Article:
So shooting a handgun chambered for a cartridge that generates roughly the same energy as a 5.56mm NATO round or twice the energy of a .45 ACP or three times that of a 9mm has to be unpleasant right? Actually, it’s not that bad. Once you get used to the huge explosion that happens two or so feet from your face you’ll be fine. There is nothing about the Desert Eagle that makes it hurt to shoot. First of all it weighs 4.5 recoil-absorbing pounds. Additionally the gun is gas operated and that spreads the recoil impulse over a longer period as the gun cycles. Just like shotguns, gas operated semi-autos always shoot softer than pumps or break action guns. By design and necessity the grip is overly large with wide front- and backstraps that distribute the recoil over a wider surface area. It took a few magazines of ammunition to get used to the way the gun feels and after that I was able to settle down and start firing some groups for record. I have to say, shooting the Desert Eagle is the most fun that I’ve had with a handgun in recent memory.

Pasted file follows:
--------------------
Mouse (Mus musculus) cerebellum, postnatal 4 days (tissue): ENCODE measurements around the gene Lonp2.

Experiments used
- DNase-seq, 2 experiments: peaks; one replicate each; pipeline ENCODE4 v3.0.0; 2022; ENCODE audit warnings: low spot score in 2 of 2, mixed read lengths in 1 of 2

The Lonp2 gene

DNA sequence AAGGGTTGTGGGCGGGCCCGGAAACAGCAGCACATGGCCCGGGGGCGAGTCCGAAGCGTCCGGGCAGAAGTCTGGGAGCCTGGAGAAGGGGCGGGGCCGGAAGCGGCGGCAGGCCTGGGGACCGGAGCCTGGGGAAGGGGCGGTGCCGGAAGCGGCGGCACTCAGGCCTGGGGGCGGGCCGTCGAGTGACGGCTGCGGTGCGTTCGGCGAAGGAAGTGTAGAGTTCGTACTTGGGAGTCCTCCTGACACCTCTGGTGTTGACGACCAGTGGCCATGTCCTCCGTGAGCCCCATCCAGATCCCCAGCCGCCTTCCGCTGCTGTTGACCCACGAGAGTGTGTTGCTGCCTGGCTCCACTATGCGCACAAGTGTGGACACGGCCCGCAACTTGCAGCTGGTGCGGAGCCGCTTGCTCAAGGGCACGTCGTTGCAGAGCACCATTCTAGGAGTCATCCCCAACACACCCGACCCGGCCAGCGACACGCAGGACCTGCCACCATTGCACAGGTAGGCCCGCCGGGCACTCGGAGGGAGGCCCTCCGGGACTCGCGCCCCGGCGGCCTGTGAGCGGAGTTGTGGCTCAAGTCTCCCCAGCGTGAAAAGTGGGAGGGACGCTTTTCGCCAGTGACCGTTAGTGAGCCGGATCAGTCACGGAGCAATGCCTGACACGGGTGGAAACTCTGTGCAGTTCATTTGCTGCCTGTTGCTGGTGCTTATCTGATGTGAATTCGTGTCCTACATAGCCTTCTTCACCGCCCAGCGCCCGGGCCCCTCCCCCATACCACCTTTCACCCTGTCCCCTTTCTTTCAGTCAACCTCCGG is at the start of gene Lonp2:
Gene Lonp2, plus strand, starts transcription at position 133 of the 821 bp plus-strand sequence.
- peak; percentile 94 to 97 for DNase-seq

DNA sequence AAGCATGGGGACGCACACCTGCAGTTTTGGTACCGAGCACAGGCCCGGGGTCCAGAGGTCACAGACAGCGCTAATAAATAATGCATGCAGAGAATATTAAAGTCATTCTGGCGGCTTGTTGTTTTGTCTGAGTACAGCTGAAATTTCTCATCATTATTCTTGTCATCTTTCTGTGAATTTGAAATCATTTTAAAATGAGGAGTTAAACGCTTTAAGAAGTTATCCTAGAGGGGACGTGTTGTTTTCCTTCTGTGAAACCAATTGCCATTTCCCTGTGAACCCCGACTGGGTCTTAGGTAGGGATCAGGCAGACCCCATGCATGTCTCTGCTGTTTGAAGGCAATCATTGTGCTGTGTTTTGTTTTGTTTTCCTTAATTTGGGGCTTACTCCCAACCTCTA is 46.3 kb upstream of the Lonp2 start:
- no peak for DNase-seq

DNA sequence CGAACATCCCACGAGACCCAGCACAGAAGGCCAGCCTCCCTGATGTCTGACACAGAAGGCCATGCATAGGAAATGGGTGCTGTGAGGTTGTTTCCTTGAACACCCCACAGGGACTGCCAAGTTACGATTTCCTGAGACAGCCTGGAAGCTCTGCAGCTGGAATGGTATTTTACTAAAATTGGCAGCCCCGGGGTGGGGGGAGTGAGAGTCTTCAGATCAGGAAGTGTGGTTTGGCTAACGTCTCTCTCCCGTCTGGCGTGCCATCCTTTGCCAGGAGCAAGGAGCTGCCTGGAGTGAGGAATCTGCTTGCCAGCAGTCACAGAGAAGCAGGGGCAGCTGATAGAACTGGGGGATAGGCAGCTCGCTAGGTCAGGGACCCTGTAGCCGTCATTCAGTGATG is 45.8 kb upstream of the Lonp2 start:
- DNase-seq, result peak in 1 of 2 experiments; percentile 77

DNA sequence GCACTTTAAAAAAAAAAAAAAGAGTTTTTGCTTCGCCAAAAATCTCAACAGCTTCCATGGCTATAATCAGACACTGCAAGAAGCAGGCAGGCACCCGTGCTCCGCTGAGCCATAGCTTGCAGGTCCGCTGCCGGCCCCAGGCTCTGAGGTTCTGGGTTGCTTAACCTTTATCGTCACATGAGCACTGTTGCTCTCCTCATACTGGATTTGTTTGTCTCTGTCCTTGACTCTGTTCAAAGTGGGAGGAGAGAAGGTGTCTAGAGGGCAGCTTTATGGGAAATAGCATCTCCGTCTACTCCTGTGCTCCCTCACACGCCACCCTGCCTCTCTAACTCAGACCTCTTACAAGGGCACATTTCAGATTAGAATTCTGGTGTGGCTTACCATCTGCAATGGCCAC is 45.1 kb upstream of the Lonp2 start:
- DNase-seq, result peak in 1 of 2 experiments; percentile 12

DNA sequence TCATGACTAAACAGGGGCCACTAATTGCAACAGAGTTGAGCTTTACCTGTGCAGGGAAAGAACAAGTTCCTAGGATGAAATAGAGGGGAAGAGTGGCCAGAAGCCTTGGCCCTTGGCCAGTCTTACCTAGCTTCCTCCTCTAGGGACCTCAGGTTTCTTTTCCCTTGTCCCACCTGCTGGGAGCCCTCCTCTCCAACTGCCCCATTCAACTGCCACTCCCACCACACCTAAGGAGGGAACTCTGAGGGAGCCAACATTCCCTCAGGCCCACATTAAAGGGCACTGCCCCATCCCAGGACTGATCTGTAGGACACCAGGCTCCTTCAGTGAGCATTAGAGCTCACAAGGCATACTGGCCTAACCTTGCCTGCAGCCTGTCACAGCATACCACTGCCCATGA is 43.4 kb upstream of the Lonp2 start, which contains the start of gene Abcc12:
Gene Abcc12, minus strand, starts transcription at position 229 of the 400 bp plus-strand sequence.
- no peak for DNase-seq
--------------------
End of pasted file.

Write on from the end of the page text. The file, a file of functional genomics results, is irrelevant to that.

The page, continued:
The Desert Eagle manual warns shooters that they need a firm grip for the gun to operate properly. Big bore revolver shooters that are used to letting the gun roll in their hands will have to change their shooting styles to more of a locked “Weaver Style” hold. It is imperative that the pistol has a firm grip to recoil against otherwise it will stovepipe.

Magnum Research ships the Desert Eagle with a 5 in 1 tool. It can be used to ream accumulated fouling from the gas cylinder of the autopistol.

CorBon’s 165-grain JHP was downright pleasant to shoot with the light projectile generating comparatively light recoil. However, it was the only load I tried that did not function 100% in the Desert Eagle. While it extracted and ejected 100% it short stroked and did not feed a new cartridge into the chamber about 30% of the time. I’m sure that if you need your Desert Eagle to function with this load that the springs could be adjusted or replaced. Probably a copious amount of good lubricant would also be helpful but honestly if you need to download your .44 Mag that much maybe you’d be better off with a .45?